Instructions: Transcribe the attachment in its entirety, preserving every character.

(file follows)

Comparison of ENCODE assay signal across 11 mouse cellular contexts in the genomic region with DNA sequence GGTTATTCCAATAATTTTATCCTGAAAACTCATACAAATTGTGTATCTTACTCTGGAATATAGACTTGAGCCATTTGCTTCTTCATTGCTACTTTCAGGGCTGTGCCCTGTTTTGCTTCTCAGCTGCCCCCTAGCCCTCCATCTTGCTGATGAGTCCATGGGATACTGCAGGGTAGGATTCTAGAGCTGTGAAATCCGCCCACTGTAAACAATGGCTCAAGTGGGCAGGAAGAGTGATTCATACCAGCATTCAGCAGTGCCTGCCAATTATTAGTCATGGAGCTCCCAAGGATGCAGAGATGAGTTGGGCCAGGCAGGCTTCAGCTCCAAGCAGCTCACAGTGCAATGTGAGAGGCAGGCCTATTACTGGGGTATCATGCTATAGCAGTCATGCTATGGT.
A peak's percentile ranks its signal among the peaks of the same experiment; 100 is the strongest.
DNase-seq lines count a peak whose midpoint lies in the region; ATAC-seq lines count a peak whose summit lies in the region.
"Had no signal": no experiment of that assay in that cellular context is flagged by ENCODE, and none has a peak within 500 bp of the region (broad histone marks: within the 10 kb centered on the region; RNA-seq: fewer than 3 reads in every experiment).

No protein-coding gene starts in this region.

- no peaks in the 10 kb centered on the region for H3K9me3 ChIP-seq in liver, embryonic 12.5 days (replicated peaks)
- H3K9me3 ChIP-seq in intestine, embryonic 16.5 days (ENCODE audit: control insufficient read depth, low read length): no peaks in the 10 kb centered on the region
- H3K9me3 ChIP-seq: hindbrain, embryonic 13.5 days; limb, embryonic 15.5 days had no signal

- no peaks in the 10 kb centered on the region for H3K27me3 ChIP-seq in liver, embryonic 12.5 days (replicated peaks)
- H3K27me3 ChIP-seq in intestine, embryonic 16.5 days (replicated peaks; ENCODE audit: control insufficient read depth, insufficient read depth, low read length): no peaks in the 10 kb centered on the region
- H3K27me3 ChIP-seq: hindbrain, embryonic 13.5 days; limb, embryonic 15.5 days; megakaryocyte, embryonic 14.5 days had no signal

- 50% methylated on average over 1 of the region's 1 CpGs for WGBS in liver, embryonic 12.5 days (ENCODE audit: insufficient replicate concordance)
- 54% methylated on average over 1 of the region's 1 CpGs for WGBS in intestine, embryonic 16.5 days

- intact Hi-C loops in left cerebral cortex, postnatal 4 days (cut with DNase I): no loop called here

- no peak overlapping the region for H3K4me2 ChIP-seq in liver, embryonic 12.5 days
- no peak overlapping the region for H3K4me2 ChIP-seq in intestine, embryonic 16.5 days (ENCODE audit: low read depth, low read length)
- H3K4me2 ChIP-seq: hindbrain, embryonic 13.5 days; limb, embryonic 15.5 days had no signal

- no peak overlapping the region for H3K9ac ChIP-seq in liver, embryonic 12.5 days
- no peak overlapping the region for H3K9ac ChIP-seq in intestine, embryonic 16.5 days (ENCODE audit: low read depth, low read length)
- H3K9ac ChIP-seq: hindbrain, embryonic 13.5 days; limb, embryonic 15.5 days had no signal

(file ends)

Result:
Comparison of ENCODE assay signal across 11 mouse cellular contexts in the genomic region with DNA sequence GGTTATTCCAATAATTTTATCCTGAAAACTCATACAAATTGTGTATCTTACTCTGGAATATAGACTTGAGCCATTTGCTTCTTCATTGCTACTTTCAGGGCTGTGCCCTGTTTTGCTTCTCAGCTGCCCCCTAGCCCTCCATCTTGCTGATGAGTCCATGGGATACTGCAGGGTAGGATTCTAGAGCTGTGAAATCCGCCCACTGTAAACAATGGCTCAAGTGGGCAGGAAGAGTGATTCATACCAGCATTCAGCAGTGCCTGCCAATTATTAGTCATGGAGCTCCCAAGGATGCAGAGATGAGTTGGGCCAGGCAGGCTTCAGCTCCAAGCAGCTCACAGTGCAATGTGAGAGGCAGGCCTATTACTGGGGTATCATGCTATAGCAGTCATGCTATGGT.
A peak's percentile ranks its signal among the peaks of the same experiment; 100 is the strongest.
DNase-seq lines count a peak whose midpoint lies in the region; ATAC-seq lines count a peak whose summit lies in the region.
"Had no signal": no experiment of that assay in that cellular context is flagged by ENCODE, and none has a peak within 500 bp of the region (broad histone marks: within the 10 kb centered on the region; RNA-seq: fewer than 3 reads in every experiment).

No protein-coding gene starts in this region.

- no peaks in the 10 kb centered on the region for H3K9me3 ChIP-seq in liver, embryonic 12.5 days (replicated peaks)
- H3K9me3 ChIP-seq in intestine, embryonic 16.5 days (ENCODE audit: control insufficient read depth, low read length): no peaks in the 10 kb centered on the region
- H3K9me3 ChIP-seq: hindbrain, embryonic 13.5 days; limb, embryonic 15.5 days had no signal

- no peaks in the 10 kb centered on the region for H3K27me3 ChIP-seq in liver, embryonic 12.5 days (replicated peaks)
- H3K27me3 ChIP-seq in intestine, embryonic 16.5 days (replicated peaks; ENCODE audit: control insufficient read depth, insufficient read depth, low read length): no peaks in the 10 kb centered on the region
- H3K27me3 ChIP-seq: hindbrain, embryonic 13.5 days; limb, embryonic 15.5 days; megakaryocyte, embryonic 14.5 days had no signal

- 50% methylated on average over 1 of the region's 1 CpGs for WGBS in liver, embryonic 12.5 days (ENCODE audit: insufficient replicate concordance)
- 54% methylated on average over 1 of the region's 1 CpGs for WGBS in intestine, embryonic 16.5 days

- intact Hi-C loops in left cerebral cortex, postnatal 4 days (cut with DNase I): no loop called here

- no peak overlapping the region for H3K4me2 ChIP-seq in liver, embryonic 12.5 days
- no peak overlapping the region for H3K4me2 ChIP-seq in intestine, embryonic 16.5 days (ENCODE audit: low read depth, low read length)
- H3K4me2 ChIP-seq: hindbrain, embryonic 13.5 days; limb, embryonic 15.5 days had no signal

- no peak overlapping the region for H3K9ac ChIP-seq in liver, embryonic 12.5 days
- no peak overlapping the region for H3K9ac ChIP-seq in intestine, embryonic 16.5 days (ENCODE audit: low read depth, low read length)
- H3K9ac ChIP-seq: hindbrain, embryonic 13.5 days; limb, embryonic 15.5 days had no signal